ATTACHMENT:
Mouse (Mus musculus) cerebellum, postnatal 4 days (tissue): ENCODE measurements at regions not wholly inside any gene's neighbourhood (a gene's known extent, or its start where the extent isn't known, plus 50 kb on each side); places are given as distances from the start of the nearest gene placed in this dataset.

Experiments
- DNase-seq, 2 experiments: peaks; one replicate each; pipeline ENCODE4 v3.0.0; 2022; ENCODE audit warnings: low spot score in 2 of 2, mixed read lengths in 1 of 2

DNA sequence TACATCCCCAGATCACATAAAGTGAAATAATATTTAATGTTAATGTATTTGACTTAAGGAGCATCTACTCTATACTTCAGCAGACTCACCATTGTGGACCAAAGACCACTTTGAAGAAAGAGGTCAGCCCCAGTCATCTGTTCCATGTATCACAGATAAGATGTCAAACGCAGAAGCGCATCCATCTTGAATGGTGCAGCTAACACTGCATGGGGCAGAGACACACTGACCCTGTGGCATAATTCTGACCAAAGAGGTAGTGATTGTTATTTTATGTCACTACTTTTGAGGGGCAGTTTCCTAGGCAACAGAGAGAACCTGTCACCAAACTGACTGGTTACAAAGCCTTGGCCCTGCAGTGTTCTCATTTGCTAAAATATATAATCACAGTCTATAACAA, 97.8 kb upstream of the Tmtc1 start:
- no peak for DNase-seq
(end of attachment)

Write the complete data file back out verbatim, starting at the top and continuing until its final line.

Mouse (Mus musculus) cerebellum, postnatal 4 days (tissue): ENCODE measurements at regions not wholly inside any gene's neighbourhood (a gene's known extent, or its start where the extent isn't known, plus 50 kb on each side); places are given as distances from the start of the nearest gene placed in this dataset.

Experiments
- DNase-seq, 2 experiments: peaks; one replicate each; pipeline ENCODE4 v3.0.0; 2022; ENCODE audit warnings: low spot score in 2 of 2, mixed read lengths in 1 of 2

DNA sequence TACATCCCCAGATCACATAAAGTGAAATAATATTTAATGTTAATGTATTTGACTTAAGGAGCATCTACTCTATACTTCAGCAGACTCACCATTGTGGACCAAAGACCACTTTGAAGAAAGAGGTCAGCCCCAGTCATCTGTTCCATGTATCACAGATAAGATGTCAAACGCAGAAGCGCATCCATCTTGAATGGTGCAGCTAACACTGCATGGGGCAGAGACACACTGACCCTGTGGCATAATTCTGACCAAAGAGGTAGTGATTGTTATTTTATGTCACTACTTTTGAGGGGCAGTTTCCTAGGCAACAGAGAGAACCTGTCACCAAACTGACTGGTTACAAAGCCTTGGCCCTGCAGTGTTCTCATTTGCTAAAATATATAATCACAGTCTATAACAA, 97.8 kb upstream of the Tmtc1 start:
- no peak for DNase-seq